How can children reach their full potential, when their early education is taught in a language that they are both uncomfortable and unfamiliar with? In countries with diverse linguistic communities this is the harsh reality for many children growing up as part of a minority group. In Africa, the problem is rendered especially tricky by the prevalence of foreign and colonial languages in education, and governments’ unwillingness to experiment with replacing them. While UNESCO’s Institute for Lifelong Learning (UIL) treads the tricky path towards political change, other institutions are attempting to bolster African languages in other ways: Professor Prah and the CASAS Harmonization and Standardization of African Languages Project, for example, are determining lists of mutually-intelligible African dialects and languages (of which more here), while elsewhere, speech synthesis technology is being developed, aiming to equalise education for linguistic minorities.
By Matthew Labrooy
In Africa there are countless children in rural areas with little or no access to early-learning material and to whom the advantages of a mother-tongue education are unavailable, even though all the evidence suggests that when children from ethnic communities are offered the opportunity to learn in their mother tongue they have increased success in formal education and engage better with learning materials. UNESCO has been advocating the use of African languages in education since 1953, when a landmark report stressing the importance of educating children in their mother tongue was published, exhorting African governments to move away from the use of colonial languages in governance and instruction.
60 years on from The Use of Vernacular Languages in Education, UIL still faces an uphill struggle. While little has changed politically, the weight of the evidence has piled up, as more and more research demonstrates, according to a 2010 UIL Report, “the negative consequences of these policies: low-quality education and the marginalisation of the continent,” leading to what Professor Prah calls the “creeping amnesia of collective memory”. The report, Why and how Africa should invest in African languages and multilingual education, identifies several sectors where change must occur: the problem of delivering multilingual, mother-tongue education lies on the intersection of deeper political, cultural and developmental issues which must each undergo a transformation before educational reform can be put in progress.
The importance of ICTs in multilingualism is also recognised by the report, and by UNESCO generally, who have started an initiative to make Multilingualism in Cyberspace a reality. Even profit-driven companies have started to recognise benefits to embracing African languages: “International companies such as Microsoft have discovered that investing in African languages is beneficial because they want to reach the estimated 100 million Kiswahili speakers residing in six African countries.” Wikipedia has also launched services in several African languages, including Malagasy, Yoruba, Tswana and Chichewa – though the number of articles in these languages is highly variable, ranging between the 100s and 10000s.
More generally, digital tools to aid young learners are becoming essential components of the classroom, and with the help of technology instruction can now be individualised – every student treated as a unique learner. A key step in achieving this was the development speech synthesis, whereby human voices are created artificially. These technological innovations, enabling (in theory) children to be taught in their mother tongue, offer a more intuitive, richer platform for children’s learning, in comparison to the traditional pen and paper approach. Research has shown that children who have had a more ‘interesting’ way of learning a certain concept will commit it to memory and apply it better.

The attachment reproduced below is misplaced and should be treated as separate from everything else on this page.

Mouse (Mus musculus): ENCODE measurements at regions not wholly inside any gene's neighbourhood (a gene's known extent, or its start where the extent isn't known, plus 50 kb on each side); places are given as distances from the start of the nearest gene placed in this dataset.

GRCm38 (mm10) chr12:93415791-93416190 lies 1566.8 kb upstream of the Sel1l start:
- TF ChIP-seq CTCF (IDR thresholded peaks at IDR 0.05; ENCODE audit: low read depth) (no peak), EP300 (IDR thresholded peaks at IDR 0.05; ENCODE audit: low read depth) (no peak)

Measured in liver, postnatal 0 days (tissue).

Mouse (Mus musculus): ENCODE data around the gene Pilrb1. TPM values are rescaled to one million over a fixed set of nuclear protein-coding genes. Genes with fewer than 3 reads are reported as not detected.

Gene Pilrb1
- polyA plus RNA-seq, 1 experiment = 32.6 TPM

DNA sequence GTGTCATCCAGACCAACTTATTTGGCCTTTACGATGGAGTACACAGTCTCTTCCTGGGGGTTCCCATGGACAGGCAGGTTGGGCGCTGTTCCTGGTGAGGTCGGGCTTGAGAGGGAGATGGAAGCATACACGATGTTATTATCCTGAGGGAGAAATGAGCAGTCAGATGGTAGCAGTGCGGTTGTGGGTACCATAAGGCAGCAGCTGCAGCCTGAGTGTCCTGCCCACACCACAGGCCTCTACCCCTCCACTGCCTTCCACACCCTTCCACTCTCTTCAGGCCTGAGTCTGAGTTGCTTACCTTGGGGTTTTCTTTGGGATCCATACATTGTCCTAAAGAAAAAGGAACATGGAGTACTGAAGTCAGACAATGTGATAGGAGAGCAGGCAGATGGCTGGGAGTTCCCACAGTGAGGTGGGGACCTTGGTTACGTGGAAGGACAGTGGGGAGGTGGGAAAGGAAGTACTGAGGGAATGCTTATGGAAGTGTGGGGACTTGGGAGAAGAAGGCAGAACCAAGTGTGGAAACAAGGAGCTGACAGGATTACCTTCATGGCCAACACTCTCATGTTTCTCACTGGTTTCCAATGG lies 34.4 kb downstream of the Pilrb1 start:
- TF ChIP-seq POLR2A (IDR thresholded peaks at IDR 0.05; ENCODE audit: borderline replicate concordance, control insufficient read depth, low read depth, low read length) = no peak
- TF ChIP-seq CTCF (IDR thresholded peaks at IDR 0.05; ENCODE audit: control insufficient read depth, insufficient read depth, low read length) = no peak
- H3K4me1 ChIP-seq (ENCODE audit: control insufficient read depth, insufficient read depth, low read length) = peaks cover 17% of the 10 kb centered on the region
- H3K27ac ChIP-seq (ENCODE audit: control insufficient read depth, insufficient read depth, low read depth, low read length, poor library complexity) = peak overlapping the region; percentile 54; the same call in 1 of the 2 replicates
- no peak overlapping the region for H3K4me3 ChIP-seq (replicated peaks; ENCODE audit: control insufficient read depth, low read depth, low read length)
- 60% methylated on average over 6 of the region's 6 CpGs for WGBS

Although speech synthesis tools exist in most major languages, currently there are few Android Text-to-Speech (TTS) technologies for local African languages, and thus no early-learner teaching tools have previously been available for speakers of minority languages, such as Zimbabwe’s Shona.
This is where eLearning Africa 2013 speaker Ian Mutamiri comes in. Mutamiri is one of a few researchers at the University of Zimbabwe developing a Text-to-Speech (TTS) application for Shona called Native Voice. Through painstaking work, he and his colleagues have developed a localised early-learning reading tool for the Android tablet.
The project was first set in motion in order to educate the thousands of children in rural areas with limited access both to early-learning material and personnel qualified to deploy these tools. The team at the University of Zimbabwe proposed that by using a local language early-learner reading application, they could aid a large number of marginalised children.
Mutamiri remarks that speech synthesis technology, despite having been available since the 80’s, has never yet been truly embraced as a tool to help the nation’s development. “We’ve spent millions on ‘lifeless’ paper, with results that are short of satisfying. We can spend just thousands on this captivating technology, and can almost guarantee positive results.”
But Native Voice is just the beginning.
“The world is changed in small steps – in little inventions that make a significant difference in the way we live, in small ideas that defeat mammoth challenges that a society faces. It is my sincerest hope that Native Voice will make a difference, if only for one child in the rural areas of Zimbabwe.”
Matamiri is a keynote speaker at the upcoming eLearning Africa 2013 in Windhoek, Namibia. Here he plans to showcase his research and the early development of the Native Voice Shona TTS application.
For more information on the eLearning Africa 2013 conference, see here.